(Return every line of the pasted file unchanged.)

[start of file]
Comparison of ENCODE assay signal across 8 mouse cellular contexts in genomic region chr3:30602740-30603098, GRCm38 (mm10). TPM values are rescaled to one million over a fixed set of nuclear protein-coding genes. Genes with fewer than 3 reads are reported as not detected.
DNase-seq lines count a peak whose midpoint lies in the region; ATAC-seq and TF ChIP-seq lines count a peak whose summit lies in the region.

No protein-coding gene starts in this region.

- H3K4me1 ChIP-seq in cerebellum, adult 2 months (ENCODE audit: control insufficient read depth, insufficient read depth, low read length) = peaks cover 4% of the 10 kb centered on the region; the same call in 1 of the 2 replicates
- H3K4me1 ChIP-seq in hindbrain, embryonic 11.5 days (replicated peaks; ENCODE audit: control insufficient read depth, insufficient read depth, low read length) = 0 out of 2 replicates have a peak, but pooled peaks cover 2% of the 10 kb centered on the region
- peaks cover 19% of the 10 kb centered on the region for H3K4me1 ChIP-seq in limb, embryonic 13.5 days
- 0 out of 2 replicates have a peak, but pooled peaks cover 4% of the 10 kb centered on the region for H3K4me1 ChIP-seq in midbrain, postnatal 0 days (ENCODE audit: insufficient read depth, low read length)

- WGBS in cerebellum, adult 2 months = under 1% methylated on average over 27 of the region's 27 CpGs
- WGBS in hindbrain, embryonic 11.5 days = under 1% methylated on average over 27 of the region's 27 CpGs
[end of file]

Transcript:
Comparison of ENCODE assay signal across 8 mouse cellular contexts in genomic region chr3:30602740-30603098, GRCm38 (mm10). TPM values are rescaled to one million over a fixed set of nuclear protein-coding genes. Genes with fewer than 3 reads are reported as not detected.
DNase-seq lines count a peak whose midpoint lies in the region; ATAC-seq and TF ChIP-seq lines count a peak whose summit lies in the region.

No protein-coding gene starts in this region.

- H3K4me1 ChIP-seq in cerebellum, adult 2 months (ENCODE audit: control insufficient read depth, insufficient read depth, low read length) = peaks cover 4% of the 10 kb centered on the region; the same call in 1 of the 2 replicates
- H3K4me1 ChIP-seq in hindbrain, embryonic 11.5 days (replicated peaks; ENCODE audit: control insufficient read depth, insufficient read depth, low read length) = 0 out of 2 replicates have a peak, but pooled peaks cover 2% of the 10 kb centered on the region
- peaks cover 19% of the 10 kb centered on the region for H3K4me1 ChIP-seq in limb, embryonic 13.5 days
- 0 out of 2 replicates have a peak, but pooled peaks cover 4% of the 10 kb centered on the region for H3K4me1 ChIP-seq in midbrain, postnatal 0 days (ENCODE audit: insufficient read depth, low read length)

- WGBS in cerebellum, adult 2 months = under 1% methylated on average over 27 of the region's 27 CpGs
- WGBS in hindbrain, embryonic 11.5 days = under 1% methylated on average over 27 of the region's 27 CpGs